mike k – a lot of people DON’T hate him too. A lot of people actually like his policies. A lot of people don’t agree with sanctuary cities (countries within a country). They actually believe there is a “swamp” that needs draining. They like what Trump did to the TPP and what he promises to do re “fair trade”. They like that he wouldn’t sign the Paris Climate Accord unless ALL countries had to comply. They like that he’s stopped the revolving door between government employees and lobbyist firms. They like that Trump is getting out of Syria.

      These people have had enough of the lies being told by the media, economists, Hollywood, academia, politicians, the intelligence community and they’re starting to voice their concerns.

      These people are angry that the First Amendment is being trampled on, that their Constitution is being shredded.

      Only some people hate Trump.

    • LJ
      August 15, 2017 at 22:17

      Bw-e, Pillar might be bleeding the Red White and Blue of the CIA as in Intelligence Asset . Maybe he’s just a hater but that is pretty simplistic, isn’t it? . He sticks pretty close to the line but Trump makes it way so easy. Pillar’s opinion is mainstream, more or less the accepted narrative. Trump is icky. His Administration can’t fill the positions it has to fill to govern effectively. Good people turn Trump down every day. The FBI Director was a good appointment but other than that he’s not getting much love anywhere.

  11. Charles K
    August 15, 2017 at 14:35

    I totally agree. It’s outright shocking to see the full extent to which mainstream media is in the grip of the globalist faction represented by W$ and the CFR: https://cfrmedia.com

    And it’s clear that if Trump switched sides tomorrow, those same media figures would immediately praise him, no matter what they called him before.

    • Charles K
      August 15, 2017 at 14:37

      this was in reply to David Hungerford above.

    • Stiv
      August 17, 2017 at 02:25

      Yea, well if pigs could fly…

      American enforced ignorance and corporate money in the electoral process has brought the country to it’s knees. Trump got the right wing money in the end…and some …ehem…fortuitious “breaks” to be the perfect candidate and symbol of American Enforced Ignorance.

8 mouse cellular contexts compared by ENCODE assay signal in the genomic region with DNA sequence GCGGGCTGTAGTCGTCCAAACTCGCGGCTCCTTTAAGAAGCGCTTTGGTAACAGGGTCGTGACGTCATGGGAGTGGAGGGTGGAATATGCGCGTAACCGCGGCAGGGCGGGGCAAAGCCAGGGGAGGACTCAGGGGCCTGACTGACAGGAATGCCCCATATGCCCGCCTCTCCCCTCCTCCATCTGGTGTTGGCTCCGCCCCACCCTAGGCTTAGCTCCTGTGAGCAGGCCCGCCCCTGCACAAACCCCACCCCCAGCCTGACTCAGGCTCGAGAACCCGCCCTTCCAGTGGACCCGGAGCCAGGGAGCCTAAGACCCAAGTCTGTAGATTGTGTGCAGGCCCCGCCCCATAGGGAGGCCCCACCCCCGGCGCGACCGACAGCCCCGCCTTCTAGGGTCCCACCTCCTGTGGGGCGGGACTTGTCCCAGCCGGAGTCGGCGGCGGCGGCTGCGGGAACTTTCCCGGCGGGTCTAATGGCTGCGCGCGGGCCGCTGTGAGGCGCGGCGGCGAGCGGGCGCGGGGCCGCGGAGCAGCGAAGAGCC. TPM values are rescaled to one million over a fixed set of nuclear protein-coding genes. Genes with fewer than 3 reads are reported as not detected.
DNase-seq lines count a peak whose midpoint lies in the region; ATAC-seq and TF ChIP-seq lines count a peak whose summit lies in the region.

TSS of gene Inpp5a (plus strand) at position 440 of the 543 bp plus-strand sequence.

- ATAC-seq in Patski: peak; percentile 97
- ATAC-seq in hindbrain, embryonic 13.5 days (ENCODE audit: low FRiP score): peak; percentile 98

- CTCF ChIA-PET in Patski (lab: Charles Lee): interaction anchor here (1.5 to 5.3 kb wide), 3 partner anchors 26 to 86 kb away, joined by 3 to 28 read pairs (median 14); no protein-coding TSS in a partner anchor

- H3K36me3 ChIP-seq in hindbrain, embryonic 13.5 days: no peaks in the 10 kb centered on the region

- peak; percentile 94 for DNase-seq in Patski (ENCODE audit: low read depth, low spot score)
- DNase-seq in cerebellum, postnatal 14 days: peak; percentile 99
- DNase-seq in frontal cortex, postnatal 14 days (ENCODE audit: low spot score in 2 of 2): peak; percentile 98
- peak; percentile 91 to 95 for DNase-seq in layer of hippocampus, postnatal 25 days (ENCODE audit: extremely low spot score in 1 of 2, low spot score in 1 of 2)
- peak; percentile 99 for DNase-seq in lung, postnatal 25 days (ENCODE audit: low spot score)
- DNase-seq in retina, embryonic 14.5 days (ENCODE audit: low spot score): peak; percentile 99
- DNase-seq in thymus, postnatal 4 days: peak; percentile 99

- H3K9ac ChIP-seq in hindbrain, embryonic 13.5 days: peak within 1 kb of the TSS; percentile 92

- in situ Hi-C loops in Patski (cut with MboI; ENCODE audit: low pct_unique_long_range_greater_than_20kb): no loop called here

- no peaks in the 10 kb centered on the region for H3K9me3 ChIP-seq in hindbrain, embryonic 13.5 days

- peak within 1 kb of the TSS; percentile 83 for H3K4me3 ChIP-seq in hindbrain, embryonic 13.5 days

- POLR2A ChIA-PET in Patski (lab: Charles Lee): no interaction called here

12. Steve Naidamast
    August 15, 2017 at 14:03

    Since the advent of the Trump administration in January of this year numerous reports of his erratic, impulsive nature may actually be an indication of something beyond classic, paranoid, narcissism. Mentally such behavior is also exhibiting a level of psychosis, which simply defined, is basically an inability to grasp reality. However, even more unsettling is that his impulsive behavior can also be seen as a complete lack of impulse control, which is often indicative of brain damage…

    So together we have a sitting president who is a narcissistic, psychopath with indications of psychosis while also possibly exhibiting systems of physical brain damage with that area of the brain that manages a person’s responses to situations. Into this mix we are ever hopeful that someone will be able to manage such a crazy person, which borders on public lunacy…

  13. LJ
    August 15, 2017 at 13:57

    Well, now we’ve got to figure out where to dump all those fish parts that just got shot up in that barrel. If we let them set a few weeks it could make some good fish emulsion and then we can use it in the garden, maybe grow a winter crop of garlic or onions, maybe even broccoli, cabbage or lettuce if you live near the coast in California like me. It seems to me that Trump just runs his mouth and outside of impeachment these guys who went to work for him have got to go down with the ship. They are Military , they are button down conservatives ( Outside Bannon) they aren’t boat rockers. Na.na.na,,na na.na.,hey, hey ,,Good-bye. Notice Pense equivocating in Columbia regarding Trump’s bellicose stupidity regarding a military option in Venezuela. These guys are done and they know it. Tillerson doesn’t want to do what he’s doing, he had high hopes, but he’s not a quitter. Pense either. Americans, even Democrats, aren’t quitters. Look how the Dems still won’t give up Hillary . What is kind of weird to me is that the Reps have chosen to cut their own throats and just go quietly into that good night. For instance, there is more than enough evidence, thanks to the Freedom of Information Act and Judicial Watch ( Regardless of motive) to investigate and charge Hillary Clinton . That would change the entire narrative. Maybe then they could get Trump to shut up and try to limit the losses in 2018 and 2020 but humans have a go down with the ship mentality. Lemmings over a cliff. I won’t miss them but to hand the Democrats and Pelosi and Schumer Victory for the complete failure of the Republican Party to rule effectively is so weak it’s disgusting. Then we will have to wait for the Dems to fail completely again … ad nauseum. THis system is broken. The two parties are to blame. No one with integrity or ideas or honor or a soul should degrade themselves by associating with either party. There isn’t enough soap. No colonic will do the trick.